The term “business process management” (BPM) has always been a bit problematic because it means two things: the operations management practice of discovering, modeling and improving business processes, which may have no technology involved whatsoever; and the suite of technologies associated with automating processes. I’ve often heard – and sometimes participated in – arguments on the distinction between BPM-the-discipline and BPM-the-technology. Many people use “BPMS” (BPM system or suite) to define the technology while reserving “BPM” for the discipline, but that’s not sufficiently universal to avoid confusion.

Gartner iBPMS in 2011To compound the confusion, the components of a BPMS have grown from completely process-focused modeling and execution to more complete application development suites that may include decision management, analytics, content management and much more. Gartner relabelled this market “iBPMS” starting around 2011 when they realized that BPM suites were doing much more than just BPM:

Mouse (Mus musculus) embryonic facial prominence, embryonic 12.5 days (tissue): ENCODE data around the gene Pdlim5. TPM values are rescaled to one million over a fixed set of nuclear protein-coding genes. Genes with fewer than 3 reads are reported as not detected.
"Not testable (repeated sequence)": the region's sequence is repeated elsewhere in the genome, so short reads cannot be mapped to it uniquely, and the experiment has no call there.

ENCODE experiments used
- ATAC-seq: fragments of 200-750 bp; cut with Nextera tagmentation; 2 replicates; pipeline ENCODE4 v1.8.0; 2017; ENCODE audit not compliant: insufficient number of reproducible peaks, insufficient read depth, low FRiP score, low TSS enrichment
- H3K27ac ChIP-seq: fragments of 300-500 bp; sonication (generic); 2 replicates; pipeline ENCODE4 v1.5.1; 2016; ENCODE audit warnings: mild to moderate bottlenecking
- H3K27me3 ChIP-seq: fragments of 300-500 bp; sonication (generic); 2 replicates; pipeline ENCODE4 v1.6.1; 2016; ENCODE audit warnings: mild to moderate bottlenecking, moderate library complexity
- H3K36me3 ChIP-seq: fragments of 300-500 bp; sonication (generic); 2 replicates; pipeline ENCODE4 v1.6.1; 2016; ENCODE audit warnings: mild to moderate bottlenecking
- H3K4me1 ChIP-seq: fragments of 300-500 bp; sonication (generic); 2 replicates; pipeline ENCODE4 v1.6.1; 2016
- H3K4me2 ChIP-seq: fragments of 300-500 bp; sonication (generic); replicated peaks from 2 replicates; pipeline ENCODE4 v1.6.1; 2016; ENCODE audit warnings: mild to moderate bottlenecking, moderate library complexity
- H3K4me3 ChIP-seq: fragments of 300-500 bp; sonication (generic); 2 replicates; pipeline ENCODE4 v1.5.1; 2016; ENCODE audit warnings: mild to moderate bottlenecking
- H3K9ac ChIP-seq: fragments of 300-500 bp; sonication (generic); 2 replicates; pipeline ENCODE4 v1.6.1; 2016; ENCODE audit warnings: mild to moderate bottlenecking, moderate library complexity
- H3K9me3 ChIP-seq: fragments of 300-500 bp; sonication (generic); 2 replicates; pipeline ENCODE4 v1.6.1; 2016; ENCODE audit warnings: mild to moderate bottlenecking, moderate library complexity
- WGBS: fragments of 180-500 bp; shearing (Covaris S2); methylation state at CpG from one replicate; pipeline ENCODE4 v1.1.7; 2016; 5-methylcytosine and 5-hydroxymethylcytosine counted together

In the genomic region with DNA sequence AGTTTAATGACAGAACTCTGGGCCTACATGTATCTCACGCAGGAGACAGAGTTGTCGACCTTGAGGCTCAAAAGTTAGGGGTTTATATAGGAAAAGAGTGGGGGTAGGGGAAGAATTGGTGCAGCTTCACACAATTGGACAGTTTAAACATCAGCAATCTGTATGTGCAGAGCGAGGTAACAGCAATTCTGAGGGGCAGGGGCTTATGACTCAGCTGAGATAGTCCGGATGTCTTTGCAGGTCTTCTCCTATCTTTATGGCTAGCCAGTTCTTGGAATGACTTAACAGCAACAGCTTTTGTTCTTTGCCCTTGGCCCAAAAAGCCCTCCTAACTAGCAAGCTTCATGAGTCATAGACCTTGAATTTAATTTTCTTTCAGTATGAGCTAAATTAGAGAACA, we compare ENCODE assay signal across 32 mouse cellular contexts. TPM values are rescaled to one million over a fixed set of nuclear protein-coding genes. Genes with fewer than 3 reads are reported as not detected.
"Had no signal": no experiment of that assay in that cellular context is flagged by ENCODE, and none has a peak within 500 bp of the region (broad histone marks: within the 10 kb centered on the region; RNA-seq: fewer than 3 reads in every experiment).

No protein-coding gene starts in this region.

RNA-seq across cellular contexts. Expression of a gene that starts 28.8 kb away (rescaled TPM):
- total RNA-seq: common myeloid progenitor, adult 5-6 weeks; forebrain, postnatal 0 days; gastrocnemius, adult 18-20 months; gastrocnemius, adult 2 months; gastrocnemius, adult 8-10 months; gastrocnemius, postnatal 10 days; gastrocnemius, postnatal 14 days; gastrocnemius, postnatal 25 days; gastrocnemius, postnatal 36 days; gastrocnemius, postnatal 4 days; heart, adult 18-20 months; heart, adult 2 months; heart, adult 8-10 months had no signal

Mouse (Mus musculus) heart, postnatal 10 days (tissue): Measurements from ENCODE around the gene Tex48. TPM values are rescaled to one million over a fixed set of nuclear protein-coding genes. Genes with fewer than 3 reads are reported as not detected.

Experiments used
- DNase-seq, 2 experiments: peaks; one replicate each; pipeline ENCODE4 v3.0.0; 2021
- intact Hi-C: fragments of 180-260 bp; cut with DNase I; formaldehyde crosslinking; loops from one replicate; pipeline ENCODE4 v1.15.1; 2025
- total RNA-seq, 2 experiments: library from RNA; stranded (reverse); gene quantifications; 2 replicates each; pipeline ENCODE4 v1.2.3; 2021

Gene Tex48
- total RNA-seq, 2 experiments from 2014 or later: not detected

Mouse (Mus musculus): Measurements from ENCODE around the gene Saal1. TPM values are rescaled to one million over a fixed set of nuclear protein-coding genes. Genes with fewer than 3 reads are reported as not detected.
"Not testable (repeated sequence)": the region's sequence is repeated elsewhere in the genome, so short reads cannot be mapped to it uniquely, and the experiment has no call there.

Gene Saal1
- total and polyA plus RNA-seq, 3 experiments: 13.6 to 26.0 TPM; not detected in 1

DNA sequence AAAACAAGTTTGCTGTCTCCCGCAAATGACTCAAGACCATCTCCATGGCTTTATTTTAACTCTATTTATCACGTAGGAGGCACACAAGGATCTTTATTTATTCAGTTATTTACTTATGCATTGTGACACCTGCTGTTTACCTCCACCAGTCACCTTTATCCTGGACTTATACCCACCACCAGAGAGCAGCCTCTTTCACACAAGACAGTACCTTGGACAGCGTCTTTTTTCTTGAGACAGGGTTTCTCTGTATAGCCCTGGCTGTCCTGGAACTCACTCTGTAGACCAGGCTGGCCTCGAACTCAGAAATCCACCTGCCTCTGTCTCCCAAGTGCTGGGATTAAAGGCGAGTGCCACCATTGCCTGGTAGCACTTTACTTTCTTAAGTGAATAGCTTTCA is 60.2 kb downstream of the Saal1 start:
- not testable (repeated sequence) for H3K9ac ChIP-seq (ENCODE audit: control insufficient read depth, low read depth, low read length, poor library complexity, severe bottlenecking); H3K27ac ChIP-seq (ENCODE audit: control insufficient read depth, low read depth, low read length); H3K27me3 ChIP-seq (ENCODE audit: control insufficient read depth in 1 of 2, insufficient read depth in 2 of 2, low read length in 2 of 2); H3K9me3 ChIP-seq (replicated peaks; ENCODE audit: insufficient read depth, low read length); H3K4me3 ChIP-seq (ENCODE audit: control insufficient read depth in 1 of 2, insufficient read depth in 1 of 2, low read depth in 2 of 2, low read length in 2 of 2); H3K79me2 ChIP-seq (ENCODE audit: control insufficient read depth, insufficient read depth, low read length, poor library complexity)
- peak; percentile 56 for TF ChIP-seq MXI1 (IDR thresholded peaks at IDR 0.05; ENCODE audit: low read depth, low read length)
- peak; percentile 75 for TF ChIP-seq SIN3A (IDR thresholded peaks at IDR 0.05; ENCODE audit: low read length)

The intelligent business process management suite (iBPMS) market is the natural evolution of the earlier BPMS market, adding more capabilities for greater intelligence within business processes. Capabilities such as validation (process simulation, including “what if”) and verification (logical compliance), optimization, and the ability to gain insight into process performance have been included in many BPMS offerings for several years. iBPMSs have added enhanced support for human collaboration such as integration with social media, mobile-enabled process tasks, streaming analytics and real-time decision management.

The term iBPMS makes it sound like what we were doing before wasn’t intelligent, which clearly is not the case, but it also made it obvious that we needed a different name to describe these technologies that we’re using to automate our business functions.